whenever something is wrong, something is too big
Thursday, 19 July 2018
6.30 – 8pm
‘Whenever something is wrong, something is too big’ (Leopold Kohr, The Breakdown of Nations).
Is Brexit is a radical opportunity for re-localising Britain? Has the EU been made a scapegoat for the culture of homogenisation and centralisation that has removed local distinctiveness in the UK? Is it possible to imagine leaving the EU as an opportunity for re-localising power, reclaiming national democracy, and creating environmental and social regulations which are locally specific?
Taking Paul Kingsnorth’s essay ‘Brexit & the Culture of Progress’ as a starting point, researcher and writer Steve Hanson lead a wide-ranging public conversation around ideas and issues raised by General Public’s exhibition The Endless Village.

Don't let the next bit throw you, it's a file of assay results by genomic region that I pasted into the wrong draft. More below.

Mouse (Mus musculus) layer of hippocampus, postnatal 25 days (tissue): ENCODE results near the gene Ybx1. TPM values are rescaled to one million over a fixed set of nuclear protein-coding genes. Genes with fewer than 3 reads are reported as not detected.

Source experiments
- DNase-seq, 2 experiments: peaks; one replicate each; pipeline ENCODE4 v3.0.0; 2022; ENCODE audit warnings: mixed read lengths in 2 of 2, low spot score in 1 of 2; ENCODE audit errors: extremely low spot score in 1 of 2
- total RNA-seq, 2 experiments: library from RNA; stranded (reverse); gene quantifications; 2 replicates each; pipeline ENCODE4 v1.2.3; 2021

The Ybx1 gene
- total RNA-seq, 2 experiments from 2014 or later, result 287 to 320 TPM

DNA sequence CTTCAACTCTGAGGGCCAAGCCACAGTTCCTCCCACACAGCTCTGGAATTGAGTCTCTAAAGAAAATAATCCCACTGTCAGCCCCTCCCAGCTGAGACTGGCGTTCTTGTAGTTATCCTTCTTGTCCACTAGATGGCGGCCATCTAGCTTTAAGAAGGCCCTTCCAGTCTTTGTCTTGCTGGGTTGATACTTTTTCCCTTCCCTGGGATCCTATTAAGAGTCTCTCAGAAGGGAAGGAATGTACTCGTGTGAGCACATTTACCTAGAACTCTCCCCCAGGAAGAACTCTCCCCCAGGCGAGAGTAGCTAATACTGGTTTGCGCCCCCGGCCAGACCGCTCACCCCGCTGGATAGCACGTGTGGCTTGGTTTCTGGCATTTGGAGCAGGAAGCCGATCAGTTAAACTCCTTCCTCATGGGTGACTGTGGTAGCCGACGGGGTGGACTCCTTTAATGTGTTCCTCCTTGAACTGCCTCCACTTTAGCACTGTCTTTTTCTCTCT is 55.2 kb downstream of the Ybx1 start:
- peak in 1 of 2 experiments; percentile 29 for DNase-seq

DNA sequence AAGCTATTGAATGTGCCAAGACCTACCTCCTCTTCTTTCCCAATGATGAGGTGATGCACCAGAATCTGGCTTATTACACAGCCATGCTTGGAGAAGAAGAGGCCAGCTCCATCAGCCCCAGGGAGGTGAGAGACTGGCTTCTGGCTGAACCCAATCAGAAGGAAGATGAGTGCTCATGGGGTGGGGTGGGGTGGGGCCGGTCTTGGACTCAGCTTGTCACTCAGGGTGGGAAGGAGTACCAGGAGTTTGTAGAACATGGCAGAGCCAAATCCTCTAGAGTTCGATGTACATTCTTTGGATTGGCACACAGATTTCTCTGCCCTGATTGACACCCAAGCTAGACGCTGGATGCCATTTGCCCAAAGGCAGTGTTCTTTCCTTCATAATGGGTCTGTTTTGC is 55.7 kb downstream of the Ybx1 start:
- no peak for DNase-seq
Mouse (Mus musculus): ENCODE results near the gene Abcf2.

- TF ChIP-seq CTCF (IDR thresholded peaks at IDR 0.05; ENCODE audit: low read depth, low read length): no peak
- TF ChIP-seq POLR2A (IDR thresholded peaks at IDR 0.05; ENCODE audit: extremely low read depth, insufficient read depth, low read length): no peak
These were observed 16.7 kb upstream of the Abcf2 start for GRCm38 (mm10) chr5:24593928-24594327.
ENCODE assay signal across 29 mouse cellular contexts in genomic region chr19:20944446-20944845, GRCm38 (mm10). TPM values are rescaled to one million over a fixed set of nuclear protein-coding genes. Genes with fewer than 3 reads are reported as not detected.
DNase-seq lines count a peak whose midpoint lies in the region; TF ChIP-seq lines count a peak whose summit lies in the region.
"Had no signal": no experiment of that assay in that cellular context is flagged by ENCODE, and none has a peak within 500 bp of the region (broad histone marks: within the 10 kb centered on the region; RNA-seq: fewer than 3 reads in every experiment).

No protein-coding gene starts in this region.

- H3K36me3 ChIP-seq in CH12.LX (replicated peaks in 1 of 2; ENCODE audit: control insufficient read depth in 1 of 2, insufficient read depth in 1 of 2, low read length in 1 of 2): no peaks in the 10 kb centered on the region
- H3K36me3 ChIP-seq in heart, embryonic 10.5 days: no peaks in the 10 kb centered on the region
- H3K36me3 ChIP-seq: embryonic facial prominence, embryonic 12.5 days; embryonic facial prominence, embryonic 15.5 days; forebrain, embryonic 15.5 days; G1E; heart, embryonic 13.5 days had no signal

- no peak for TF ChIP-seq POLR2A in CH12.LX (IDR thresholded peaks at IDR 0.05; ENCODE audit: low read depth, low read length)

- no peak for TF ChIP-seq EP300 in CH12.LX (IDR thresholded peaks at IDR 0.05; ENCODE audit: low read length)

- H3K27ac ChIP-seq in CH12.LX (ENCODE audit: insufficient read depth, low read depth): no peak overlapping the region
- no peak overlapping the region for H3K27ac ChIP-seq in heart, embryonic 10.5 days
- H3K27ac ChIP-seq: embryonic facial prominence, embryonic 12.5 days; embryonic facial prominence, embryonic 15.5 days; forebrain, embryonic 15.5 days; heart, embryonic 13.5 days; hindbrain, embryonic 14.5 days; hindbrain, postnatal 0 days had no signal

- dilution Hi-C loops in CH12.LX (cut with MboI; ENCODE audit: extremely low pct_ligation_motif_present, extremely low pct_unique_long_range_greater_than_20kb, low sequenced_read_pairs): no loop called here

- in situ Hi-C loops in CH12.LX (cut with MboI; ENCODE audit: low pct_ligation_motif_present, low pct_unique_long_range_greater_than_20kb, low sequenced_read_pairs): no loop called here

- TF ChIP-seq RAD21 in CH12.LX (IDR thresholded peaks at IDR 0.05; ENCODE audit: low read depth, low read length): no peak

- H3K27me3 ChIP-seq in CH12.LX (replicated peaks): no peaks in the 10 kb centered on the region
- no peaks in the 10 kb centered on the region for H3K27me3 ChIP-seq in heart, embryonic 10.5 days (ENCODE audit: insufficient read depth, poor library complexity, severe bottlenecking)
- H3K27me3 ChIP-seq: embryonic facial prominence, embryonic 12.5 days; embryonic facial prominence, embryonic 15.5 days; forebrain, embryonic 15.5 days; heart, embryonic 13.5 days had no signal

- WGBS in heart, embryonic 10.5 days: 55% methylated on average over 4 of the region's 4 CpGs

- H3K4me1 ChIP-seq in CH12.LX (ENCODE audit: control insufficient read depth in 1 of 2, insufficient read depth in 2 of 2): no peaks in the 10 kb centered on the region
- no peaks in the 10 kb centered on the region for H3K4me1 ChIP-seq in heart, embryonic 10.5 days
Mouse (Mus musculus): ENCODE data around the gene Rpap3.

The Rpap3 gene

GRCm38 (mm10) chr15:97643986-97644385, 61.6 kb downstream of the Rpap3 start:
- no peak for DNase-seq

Copies of the essay are available here.
Dr. Steve Hanson works as a lecturer, writer and researcher. His first book Small Towns, Austere Times, was published by Zero in 2014. His second volume, A Shaken Bible, will be published by Beyond Criticism for UEA’s Boiler House Press. He has taught at Goldsmiths, in the Sociology department, at MMU, the University of Salford and the University of Lincoln. He has worked as a research assistant for the University of Oxford and central government, and as an ethnographer on research for City University, and LMU, in London. He has written widely for publication, including Cultural Studies, Visual Studies, Open Democracy, Street Signs, Social Alternatives and many others. He has written and published many essays for artists, including work for the Bradford Ways Of Looking festival catalogue, and Charlie Meecham’s Oldham Road Revisited project, for the People’s History Museum.
He lives in Manchester.